I also ask because i think im in a similar situation and have been learning a lot more design at the studio im at now.

    Reply
    • Good question, Jeffrey. I knew some people that worked there and I think my name got around. I think that it was my animation skills that got me hired. I definitely wasn’t a great designer at the time. But, knowing how to animate really well, got me the job. Animation is one of those “Hard Things” you can learn to set you apart too.

      Reply
  8. I was in facebook at the office and found your announcement, i saw the entire conference, thanks a lot for share this knowledge Nick !!

    Reply
  9. Great stuff Nick. Stop thinking how and start thinking why. Great concept.

    Reply
  10. Hey nick bravo i own a marketing agency tfgstudio.com and i came to your site to learn more about cinema 4d and I love what your doing. Its also helped us out a lot in our projects here at the studio. Your an inspiration human being to us. If you are here in los angeles we would love to come out and give you the personal thank you. God bless.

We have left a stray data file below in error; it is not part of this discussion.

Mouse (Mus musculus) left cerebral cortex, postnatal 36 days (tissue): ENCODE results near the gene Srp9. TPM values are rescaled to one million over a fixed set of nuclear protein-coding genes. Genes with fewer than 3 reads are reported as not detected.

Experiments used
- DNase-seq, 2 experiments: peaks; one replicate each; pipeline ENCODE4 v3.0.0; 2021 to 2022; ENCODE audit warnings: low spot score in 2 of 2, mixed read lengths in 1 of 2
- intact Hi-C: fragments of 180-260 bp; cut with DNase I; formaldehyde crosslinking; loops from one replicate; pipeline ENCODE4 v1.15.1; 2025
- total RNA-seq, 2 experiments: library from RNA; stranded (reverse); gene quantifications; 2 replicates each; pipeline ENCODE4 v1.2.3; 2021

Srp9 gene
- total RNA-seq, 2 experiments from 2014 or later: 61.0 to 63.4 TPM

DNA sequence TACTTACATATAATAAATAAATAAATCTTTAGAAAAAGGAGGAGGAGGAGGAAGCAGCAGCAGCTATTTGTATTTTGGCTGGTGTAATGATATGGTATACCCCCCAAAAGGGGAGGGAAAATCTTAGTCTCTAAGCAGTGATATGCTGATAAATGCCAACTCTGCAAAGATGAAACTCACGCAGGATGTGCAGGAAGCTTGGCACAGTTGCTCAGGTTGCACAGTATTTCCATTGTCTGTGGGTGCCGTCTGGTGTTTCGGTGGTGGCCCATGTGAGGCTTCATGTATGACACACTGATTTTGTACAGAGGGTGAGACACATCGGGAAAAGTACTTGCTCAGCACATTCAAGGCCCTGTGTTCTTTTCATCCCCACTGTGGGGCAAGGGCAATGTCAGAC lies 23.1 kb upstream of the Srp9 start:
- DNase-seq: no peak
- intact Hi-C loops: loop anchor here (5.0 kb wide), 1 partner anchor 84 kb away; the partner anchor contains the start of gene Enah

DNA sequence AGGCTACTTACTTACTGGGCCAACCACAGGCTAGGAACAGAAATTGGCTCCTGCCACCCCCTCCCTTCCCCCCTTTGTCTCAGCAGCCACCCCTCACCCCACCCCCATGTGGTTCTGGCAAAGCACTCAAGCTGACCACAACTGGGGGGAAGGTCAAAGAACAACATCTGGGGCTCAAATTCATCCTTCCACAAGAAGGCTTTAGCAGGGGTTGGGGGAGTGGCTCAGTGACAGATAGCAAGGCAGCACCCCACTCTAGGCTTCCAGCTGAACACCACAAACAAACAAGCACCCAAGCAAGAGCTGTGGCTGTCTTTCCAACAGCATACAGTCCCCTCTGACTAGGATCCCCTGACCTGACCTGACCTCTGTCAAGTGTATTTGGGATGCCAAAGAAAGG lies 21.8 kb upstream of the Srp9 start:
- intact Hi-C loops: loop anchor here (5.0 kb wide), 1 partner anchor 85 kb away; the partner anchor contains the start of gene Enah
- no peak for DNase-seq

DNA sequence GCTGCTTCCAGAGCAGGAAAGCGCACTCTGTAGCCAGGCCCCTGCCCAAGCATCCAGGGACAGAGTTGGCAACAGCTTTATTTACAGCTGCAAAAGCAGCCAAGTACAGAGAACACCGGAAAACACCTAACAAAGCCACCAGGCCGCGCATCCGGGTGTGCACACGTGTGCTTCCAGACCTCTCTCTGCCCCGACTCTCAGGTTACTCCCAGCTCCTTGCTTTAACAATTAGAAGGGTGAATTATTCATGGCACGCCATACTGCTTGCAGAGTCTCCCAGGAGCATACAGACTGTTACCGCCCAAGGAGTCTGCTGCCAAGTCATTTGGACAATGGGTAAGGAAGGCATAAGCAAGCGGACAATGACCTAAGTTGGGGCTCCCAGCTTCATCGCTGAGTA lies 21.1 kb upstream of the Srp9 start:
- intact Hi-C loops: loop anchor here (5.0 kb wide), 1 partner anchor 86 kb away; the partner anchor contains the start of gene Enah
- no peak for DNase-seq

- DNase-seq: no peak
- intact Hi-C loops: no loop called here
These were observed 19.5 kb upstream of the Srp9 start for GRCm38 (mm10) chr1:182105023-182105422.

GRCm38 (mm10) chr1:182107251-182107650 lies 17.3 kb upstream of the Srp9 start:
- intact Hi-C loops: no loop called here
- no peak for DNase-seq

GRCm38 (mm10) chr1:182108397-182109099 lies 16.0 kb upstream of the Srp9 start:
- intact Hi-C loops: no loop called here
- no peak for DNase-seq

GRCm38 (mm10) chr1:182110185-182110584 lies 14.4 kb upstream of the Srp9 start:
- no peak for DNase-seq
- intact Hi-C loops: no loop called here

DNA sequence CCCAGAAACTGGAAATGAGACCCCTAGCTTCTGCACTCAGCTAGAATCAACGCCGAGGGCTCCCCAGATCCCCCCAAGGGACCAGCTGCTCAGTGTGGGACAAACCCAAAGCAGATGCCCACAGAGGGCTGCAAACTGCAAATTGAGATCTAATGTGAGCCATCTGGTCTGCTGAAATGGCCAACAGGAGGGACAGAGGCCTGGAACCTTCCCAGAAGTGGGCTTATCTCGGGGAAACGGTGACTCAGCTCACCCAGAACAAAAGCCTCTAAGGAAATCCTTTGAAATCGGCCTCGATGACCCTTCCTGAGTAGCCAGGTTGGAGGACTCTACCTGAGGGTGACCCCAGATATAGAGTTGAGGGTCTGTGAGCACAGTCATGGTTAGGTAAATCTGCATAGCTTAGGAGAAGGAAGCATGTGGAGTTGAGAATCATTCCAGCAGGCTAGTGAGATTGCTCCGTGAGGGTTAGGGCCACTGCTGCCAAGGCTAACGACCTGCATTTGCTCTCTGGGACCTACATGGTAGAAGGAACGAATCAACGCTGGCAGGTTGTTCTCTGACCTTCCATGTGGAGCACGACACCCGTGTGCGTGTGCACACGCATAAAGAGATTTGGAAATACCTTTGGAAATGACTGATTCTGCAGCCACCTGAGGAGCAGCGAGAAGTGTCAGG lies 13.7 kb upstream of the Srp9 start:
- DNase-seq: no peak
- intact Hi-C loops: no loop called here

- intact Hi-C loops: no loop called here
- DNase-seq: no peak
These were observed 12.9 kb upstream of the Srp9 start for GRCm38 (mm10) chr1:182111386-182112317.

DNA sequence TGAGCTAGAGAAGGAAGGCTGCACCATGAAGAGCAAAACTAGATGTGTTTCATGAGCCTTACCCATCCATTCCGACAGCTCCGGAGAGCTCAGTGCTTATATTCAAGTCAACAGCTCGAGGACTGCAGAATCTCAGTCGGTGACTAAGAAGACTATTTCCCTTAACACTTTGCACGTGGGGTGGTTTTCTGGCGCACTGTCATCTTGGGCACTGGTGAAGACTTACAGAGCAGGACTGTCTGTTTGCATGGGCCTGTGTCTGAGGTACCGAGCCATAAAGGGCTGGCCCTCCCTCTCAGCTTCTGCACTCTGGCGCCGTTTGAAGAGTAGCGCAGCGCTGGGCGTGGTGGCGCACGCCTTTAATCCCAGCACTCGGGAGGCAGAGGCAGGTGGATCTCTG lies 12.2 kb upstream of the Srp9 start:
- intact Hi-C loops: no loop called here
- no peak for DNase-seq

Reply
  11. Remix

    Dude, you should be proud of yourself, coz with putting these tutorials online, you are a mentor to all the people that watch your tutorials!

    Reply
  12. Hi Dude,

    good presentation! You also included some of Godin´s approaches, if I am not wrong ;-) I really like that!!! I am workin on an Essay dealing with stuff like that at the moment!
    Keep up thinking and doin that nice shit dude!
    See you on wednesday!!!!

    Cheers,
    Dan

    Reply
  13. Great presentation Nick! Very inspiring. In fact, you have inspired me in wanting to participate in a new 5second project, which I haven´t done in A LOT of time. When will the the new topic be released?

    Reply
  14. It’s all about the why right?

    Why doesn’t the circle spline have slice like a cylinder does, doesn’t make sense and it should be so simple to program.

    Ah well spline mask.

    Reply
  15. tip of the hat to you good sir for dealing with the “executive producer” guys first question… Verbal Diarrhea

    Reply
  16. Lawrence